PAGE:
• White ravens with black eyes rather than the albino red, bred in the Citadel of the Maesters which fly to herald the change of seasons. They are larger and more clever than other ravens, and are known to mimic words (II: 2, 4, 5)
  • Elkhounds can get to be as big as a fullgrown direwolf (II: 80)
  • Quail (II: 91)
  • Rabbits (II: 103)
  • Poisonous snakes (II: 107)
  • Goshawks (II: 120)
  • Gyrfalcon (II: 120)
  • Cod (II: 124)
  • Magpies (II: 130)
  • Seals (II: 134)
  • Water snakes in the waters of the God's Eye and the river that flows from it (II: 156)
  • Lantern bugs have lights which flicker on and off (II: 159)
  • Otters (II: 159)
  • Mastiffs (II: 184)
  • Lamprey (II: 188)
  • A lioness (II: 211)
  • Black swans (II: 214)
  • Whitefish (II: 238)
  • Herring (II: 238)
  • Salmon (II: 238)
  • Lobster (II: 238)
  • Large, lumbering dray horses used to pull wagons (II: 261)
  • Shaggy ponies from Harlaw (II: 282)
  • White foxes (II: 394)
  • Magpies (II: 446)
  • Black bears can be caught in the riverlands (II: 494)
  • Red deer (II: 530. TSS: 113)
  • Elk (II: 530)
  • Shadowcats can smell blood six miles away. They'll eat every shred of meat from a kill and crack the bones to get at the marrow (II: 543)
  • Shadowcats tend to not attack living men unless very starved (II: 557)
  • Common wolves in the lands of the Trident are large, grey-brown animals (II: 655)
  • There are horses bred specifically for the needs of the hunt (II: 659)
  • Quail (III: 15)
  • Tiny crabs can be found on a spear of the merling king at low tide (II: 55)
  • Dolphins and flying fish exist in the waters of the narrow sea (III: 87)
  • Squirrels (III: 100)
  • Kites (III: 100)
  • There are plenty of frogs north of the Neck (III: 104, 105)
  • Walruses (III: 172)
  • Merlins and peregrines are used by noblemen and women in hawking (III: 183)
  • Herons (III: 183)
  • Using an eagle for hawking is very rare (III: 183)
  • Krakens are said to be so large that they can pull down great Ibbenese whalers (III: 216)
  • Wild goats can be found in the mountains of the North (IIII: 277)
  • Great black mastiffs (III: 334)
  • Lean wolfhounds (III: 334)
  • Black-and-white sheepdogs (III: 334)
  • Shaggy brindled dogs with long yellow teeth (III: 334)
  • The fabled sand steeds of Dorne are smaller than proper warhorses and cannot bear such weight of armor, but it is said that they can run for a day and a night and another day and never tire. They are all slim and swift with long necks and narrow beautiful heads and their coats are red, gold, or even pale grey or black as well. One example is black with a mane and tail the color of fire, which may be natural or dyed (III: 431)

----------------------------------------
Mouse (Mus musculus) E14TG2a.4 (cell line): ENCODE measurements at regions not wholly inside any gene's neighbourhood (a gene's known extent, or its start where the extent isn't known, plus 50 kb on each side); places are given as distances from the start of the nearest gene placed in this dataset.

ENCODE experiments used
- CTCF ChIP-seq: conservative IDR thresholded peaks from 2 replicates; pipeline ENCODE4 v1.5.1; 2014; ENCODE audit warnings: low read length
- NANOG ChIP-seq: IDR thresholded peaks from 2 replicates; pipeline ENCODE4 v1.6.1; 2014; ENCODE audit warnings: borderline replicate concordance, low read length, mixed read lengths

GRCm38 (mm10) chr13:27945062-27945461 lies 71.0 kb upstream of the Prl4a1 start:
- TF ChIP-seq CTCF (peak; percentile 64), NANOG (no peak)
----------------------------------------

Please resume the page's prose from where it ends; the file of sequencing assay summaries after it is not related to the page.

• Rounseys, a type of horse (III: 445)
  • Cave lions (III: 506)
  • King crabs (III: 524)
  • River pike (III: 574)
  • Silverfish (III: 589)
  • Sea eagles (III: 603)
  • Heron (III: 676)
  • Partridge (III: 676)
  • Cave bears in the Mountains of the Moon (III: 732)
  • Scorpions can be found in Dorne (III: 747. TSS: 101)
  • Feral sand dogs can be found in Dorne (TSS: 101, 103)
  • Giant elk and aurochs could be found in some areas of the Reach before the Conquest (TSS: 113)
  • Great, brown tree cats can be found in the Reach (TSS: 113)
  • A swift, larger courser crossed with Dornish sand steed for endurance is a very fine and costly riding horse (TSS: 157)
  • A golden sand steed with a mane like fine white silk (IV: 38)
  • Pricklefish (IV: 164)
  • It's said that men on Skagos ride great shaggy unicorns to war (IV: 220)
  • Seals, sea lions, walruses, and spotted whales, the wolves of the sea, are familiar in the Iron Islands (IV: 271)
  • Dornish sand steeds can run for hours after other horses tire, it's said, but even they need water (IV: 298)
  • Poisonous vipers in the Dornish desert (IV: 298)
  • Terns, sandpipers, frogs, crickets, and foxes can be found in the wetlands northwest of Maidenpool (IV: 371)
  • Storks (IV: 405, 460)
  • Enormous goats, possibly one-horned, in a remote area of the North (V: 46)
11.4. Animals beyond the Wall
  • Adult direwolves are as large as a pony, twice as big as a large hound. They have not been seen south of the Wall in more than 200 years (I: 15)
  • Mammoths are said to roam (I: 175)
  • Snow bears as large as aurochs (I: 175)
  • Direwolves upset horses, and dogs are so frightened by them that they refuse to use the same space (I: 123, 208)
  • Direwolves are proportionally larger headed and longer legged compared to regular wolves, and their snout and jaws are leaner and more pronounced (I: 339)
  • The wildlings have horses (II: 560)
  • Vast herds of elk (I: 654)
  • It's said that direwolves once roamed the north in packs of a hundred or more and feared neither man nor mammoth. This was long ago, however (II: 654)
  • Wildling horses are surefooted (II: 695)
  • Bears (III: 1)
  • Oxen (III: 11)
  • Mules (III: 11)
  • Weasels (III: 75)
  • Giant elk once roamed throughout the Seven Kingdoms in the times of the First Men, but now they only survive beyond the Wall. One stands as tall as ten feet at the shoulders, with antlers near as wide (III: 78, 536. TSS: 113)
  • A direwolf little more than a year and a half old is half again as large as two well-fed and strong adult wolves (III: 101)
  • Mammoths are so huge that their great curving tusks are higher than a man (III: 167)
  • There are whales in the waters beyond the Wall (III: 167)
  • Snow bears can stand some thirteen feet tall on their hind legs (III: 171)
  • There are wildlings on the Frozen Shore who seem to hunt walruses, for they have chariots made of their bones (III: 172)
  • A mammoth can pluck an armored knight from a saddle with his trunk and throw him some forty feet (III: 841)
  • Direwolves are larger than real world direwolves (SSM: 1)
  • Direwolves can breed with regular wolves (SSM: 1)